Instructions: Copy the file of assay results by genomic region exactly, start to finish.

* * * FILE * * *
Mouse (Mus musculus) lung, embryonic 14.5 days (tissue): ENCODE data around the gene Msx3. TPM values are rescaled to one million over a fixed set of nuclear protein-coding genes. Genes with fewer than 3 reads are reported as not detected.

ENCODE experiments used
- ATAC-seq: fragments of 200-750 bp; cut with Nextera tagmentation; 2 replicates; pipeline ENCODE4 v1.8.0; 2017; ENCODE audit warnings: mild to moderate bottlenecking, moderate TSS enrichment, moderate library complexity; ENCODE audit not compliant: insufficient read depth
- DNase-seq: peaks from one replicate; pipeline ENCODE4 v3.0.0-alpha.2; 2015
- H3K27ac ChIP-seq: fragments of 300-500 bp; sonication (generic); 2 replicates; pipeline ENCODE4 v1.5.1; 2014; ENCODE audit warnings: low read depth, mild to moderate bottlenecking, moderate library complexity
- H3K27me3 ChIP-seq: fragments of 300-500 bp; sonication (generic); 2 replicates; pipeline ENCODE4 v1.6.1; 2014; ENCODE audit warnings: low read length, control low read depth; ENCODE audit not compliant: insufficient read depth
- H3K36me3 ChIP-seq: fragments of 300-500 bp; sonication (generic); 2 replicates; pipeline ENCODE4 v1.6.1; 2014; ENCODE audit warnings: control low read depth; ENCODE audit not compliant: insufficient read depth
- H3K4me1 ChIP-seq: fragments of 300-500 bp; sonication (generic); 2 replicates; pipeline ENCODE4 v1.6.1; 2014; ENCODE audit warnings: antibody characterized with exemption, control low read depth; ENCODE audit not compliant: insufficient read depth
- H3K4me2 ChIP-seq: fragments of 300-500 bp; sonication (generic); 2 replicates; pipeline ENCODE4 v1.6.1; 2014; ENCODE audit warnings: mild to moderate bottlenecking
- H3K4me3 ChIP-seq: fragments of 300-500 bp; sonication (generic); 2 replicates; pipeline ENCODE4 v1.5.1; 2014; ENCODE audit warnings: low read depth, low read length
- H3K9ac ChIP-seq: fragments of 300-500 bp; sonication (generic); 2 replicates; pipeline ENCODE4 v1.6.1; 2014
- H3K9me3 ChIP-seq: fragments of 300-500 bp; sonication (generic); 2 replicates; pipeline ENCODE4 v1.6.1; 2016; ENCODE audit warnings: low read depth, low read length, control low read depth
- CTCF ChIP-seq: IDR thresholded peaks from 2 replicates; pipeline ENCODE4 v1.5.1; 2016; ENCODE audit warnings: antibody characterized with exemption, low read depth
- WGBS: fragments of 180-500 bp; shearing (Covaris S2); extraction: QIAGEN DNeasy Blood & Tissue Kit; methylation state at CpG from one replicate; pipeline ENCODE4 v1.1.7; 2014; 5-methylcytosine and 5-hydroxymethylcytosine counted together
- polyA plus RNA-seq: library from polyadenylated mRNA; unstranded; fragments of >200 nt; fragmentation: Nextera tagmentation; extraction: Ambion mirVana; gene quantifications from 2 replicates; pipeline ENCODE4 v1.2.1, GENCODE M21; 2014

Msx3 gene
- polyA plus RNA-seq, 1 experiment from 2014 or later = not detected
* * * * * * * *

Mouse (Mus musculus) lung, embryonic 14.5 days (tissue): ENCODE data around the gene Msx3. TPM values are rescaled to one million over a fixed set of nuclear protein-coding genes. Genes with fewer than 3 reads are reported as not detected.

ENCODE experiments used
- ATAC-seq: fragments of 200-750 bp; cut with Nextera tagmentation; 2 replicates; pipeline ENCODE4 v1.8.0; 2017; ENCODE audit warnings: mild to moderate bottlenecking, moderate TSS enrichment, moderate library complexity; ENCODE audit not compliant: insufficient read depth
- DNase-seq: peaks from one replicate; pipeline ENCODE4 v3.0.0-alpha.2; 2015
- H3K27ac ChIP-seq: fragments of 300-500 bp; sonication (generic); 2 replicates; pipeline ENCODE4 v1.5.1; 2014; ENCODE audit warnings: low read depth, mild to moderate bottlenecking, moderate library complexity
- H3K27me3 ChIP-seq: fragments of 300-500 bp; sonication (generic); 2 replicates; pipeline ENCODE4 v1.6.1; 2014; ENCODE audit warnings: low read length, control low read depth; ENCODE audit not compliant: insufficient read depth
- H3K36me3 ChIP-seq: fragments of 300-500 bp; sonication (generic); 2 replicates; pipeline ENCODE4 v1.6.1; 2014; ENCODE audit warnings: control low read depth; ENCODE audit not compliant: insufficient read depth
- H3K4me1 ChIP-seq: fragments of 300-500 bp; sonication (generic); 2 replicates; pipeline ENCODE4 v1.6.1; 2014; ENCODE audit warnings: antibody characterized with exemption, control low read depth; ENCODE audit not compliant: insufficient read depth
- H3K4me2 ChIP-seq: fragments of 300-500 bp; sonication (generic); 2 replicates; pipeline ENCODE4 v1.6.1; 2014; ENCODE audit warnings: mild to moderate bottlenecking
- H3K4me3 ChIP-seq: fragments of 300-500 bp; sonication (generic); 2 replicates; pipeline ENCODE4 v1.5.1; 2014; ENCODE audit warnings: low read depth, low read length
- H3K9ac ChIP-seq: fragments of 300-500 bp; sonication (generic); 2 replicates; pipeline ENCODE4 v1.6.1; 2014
- H3K9me3 ChIP-seq: fragments of 300-500 bp; sonication (generic); 2 replicates; pipeline ENCODE4 v1.6.1; 2016; ENCODE audit warnings: low read depth, low read length, control low read depth
- CTCF ChIP-seq: IDR thresholded peaks from 2 replicates; pipeline ENCODE4 v1.5.1; 2016; ENCODE audit warnings: antibody characterized with exemption, low read depth
- WGBS: fragments of 180-500 bp; shearing (Covaris S2); extraction: QIAGEN DNeasy Blood & Tissue Kit; methylation state at CpG from one replicate; pipeline ENCODE4 v1.1.7; 2014; 5-methylcytosine and 5-hydroxymethylcytosine counted together
- polyA plus RNA-seq: library from polyadenylated mRNA; unstranded; fragments of >200 nt; fragmentation: Nextera tagmentation; extraction: Ambion mirVana; gene quantifications from 2 replicates; pipeline ENCODE4 v1.2.1, GENCODE M21; 2014

Msx3 gene
- polyA plus RNA-seq, 1 experiment from 2014 or later = not detected